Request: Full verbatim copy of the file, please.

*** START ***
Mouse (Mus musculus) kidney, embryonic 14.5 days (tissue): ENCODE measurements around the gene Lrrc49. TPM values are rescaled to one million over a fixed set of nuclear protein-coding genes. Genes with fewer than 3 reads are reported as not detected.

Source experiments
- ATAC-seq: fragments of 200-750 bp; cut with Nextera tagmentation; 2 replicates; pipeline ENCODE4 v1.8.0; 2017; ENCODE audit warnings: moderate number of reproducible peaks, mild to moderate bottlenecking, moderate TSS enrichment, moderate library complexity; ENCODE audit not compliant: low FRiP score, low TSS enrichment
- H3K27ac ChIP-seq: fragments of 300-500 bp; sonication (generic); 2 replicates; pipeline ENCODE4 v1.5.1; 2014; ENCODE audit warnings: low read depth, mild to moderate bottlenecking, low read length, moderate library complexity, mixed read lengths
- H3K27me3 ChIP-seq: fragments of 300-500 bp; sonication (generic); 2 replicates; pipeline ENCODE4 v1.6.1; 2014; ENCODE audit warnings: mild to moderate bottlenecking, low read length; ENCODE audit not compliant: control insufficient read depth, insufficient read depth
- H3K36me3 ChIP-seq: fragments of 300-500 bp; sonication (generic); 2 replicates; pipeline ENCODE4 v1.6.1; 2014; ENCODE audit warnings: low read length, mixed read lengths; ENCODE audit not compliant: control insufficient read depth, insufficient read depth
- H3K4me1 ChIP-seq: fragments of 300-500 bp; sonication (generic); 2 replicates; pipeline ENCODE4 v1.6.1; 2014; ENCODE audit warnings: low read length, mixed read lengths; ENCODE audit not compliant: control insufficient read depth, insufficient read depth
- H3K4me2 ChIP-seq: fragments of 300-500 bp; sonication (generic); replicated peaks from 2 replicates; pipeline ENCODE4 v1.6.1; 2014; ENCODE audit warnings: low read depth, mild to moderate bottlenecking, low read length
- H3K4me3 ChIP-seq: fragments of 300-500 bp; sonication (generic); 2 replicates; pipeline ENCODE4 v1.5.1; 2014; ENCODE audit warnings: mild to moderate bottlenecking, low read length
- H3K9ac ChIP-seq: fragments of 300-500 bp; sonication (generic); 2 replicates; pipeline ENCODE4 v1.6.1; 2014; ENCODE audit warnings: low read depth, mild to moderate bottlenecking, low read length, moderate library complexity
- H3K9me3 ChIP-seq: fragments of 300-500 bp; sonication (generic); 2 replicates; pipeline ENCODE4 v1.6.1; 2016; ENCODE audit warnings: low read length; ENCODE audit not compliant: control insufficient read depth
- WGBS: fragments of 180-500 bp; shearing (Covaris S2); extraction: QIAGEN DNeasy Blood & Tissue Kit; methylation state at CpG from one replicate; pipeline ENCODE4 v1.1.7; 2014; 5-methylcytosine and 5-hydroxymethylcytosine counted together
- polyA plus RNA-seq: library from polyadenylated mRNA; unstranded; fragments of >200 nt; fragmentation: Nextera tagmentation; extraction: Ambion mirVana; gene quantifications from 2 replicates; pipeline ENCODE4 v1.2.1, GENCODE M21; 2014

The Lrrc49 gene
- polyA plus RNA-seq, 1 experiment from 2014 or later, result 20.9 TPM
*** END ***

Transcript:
Mouse (Mus musculus) kidney, embryonic 14.5 days (tissue): ENCODE measurements around the gene Lrrc49. TPM values are rescaled to one million over a fixed set of nuclear protein-coding genes. Genes with fewer than 3 reads are reported as not detected.

Source experiments
- ATAC-seq: fragments of 200-750 bp; cut with Nextera tagmentation; 2 replicates; pipeline ENCODE4 v1.8.0; 2017; ENCODE audit warnings: moderate number of reproducible peaks, mild to moderate bottlenecking, moderate TSS enrichment, moderate library complexity; ENCODE audit not compliant: low FRiP score, low TSS enrichment
- H3K27ac ChIP-seq: fragments of 300-500 bp; sonication (generic); 2 replicates; pipeline ENCODE4 v1.5.1; 2014; ENCODE audit warnings: low read depth, mild to moderate bottlenecking, low read length, moderate library complexity, mixed read lengths
- H3K27me3 ChIP-seq: fragments of 300-500 bp; sonication (generic); 2 replicates; pipeline ENCODE4 v1.6.1; 2014; ENCODE audit warnings: mild to moderate bottlenecking, low read length; ENCODE audit not compliant: control insufficient read depth, insufficient read depth
- H3K36me3 ChIP-seq: fragments of 300-500 bp; sonication (generic); 2 replicates; pipeline ENCODE4 v1.6.1; 2014; ENCODE audit warnings: low read length, mixed read lengths; ENCODE audit not compliant: control insufficient read depth, insufficient read depth
- H3K4me1 ChIP-seq: fragments of 300-500 bp; sonication (generic); 2 replicates; pipeline ENCODE4 v1.6.1; 2014; ENCODE audit warnings: low read length, mixed read lengths; ENCODE audit not compliant: control insufficient read depth, insufficient read depth
- H3K4me2 ChIP-seq: fragments of 300-500 bp; sonication (generic); replicated peaks from 2 replicates; pipeline ENCODE4 v1.6.1; 2014; ENCODE audit warnings: low read depth, mild to moderate bottlenecking, low read length
- H3K4me3 ChIP-seq: fragments of 300-500 bp; sonication (generic); 2 replicates; pipeline ENCODE4 v1.5.1; 2014; ENCODE audit warnings: mild to moderate bottlenecking, low read length
- H3K9ac ChIP-seq: fragments of 300-500 bp; sonication (generic); 2 replicates; pipeline ENCODE4 v1.6.1; 2014; ENCODE audit warnings: low read depth, mild to moderate bottlenecking, low read length, moderate library complexity
- H3K9me3 ChIP-seq: fragments of 300-500 bp; sonication (generic); 2 replicates; pipeline ENCODE4 v1.6.1; 2016; ENCODE audit warnings: low read length; ENCODE audit not compliant: control insufficient read depth
- WGBS: fragments of 180-500 bp; shearing (Covaris S2); extraction: QIAGEN DNeasy Blood & Tissue Kit; methylation state at CpG from one replicate; pipeline ENCODE4 v1.1.7; 2014; 5-methylcytosine and 5-hydroxymethylcytosine counted together
- polyA plus RNA-seq: library from polyadenylated mRNA; unstranded; fragments of >200 nt; fragmentation: Nextera tagmentation; extraction: Ambion mirVana; gene quantifications from 2 replicates; pipeline ENCODE4 v1.2.1, GENCODE M21; 2014

The Lrrc49 gene
- polyA plus RNA-seq, 1 experiment from 2014 or later, result 20.9 TPM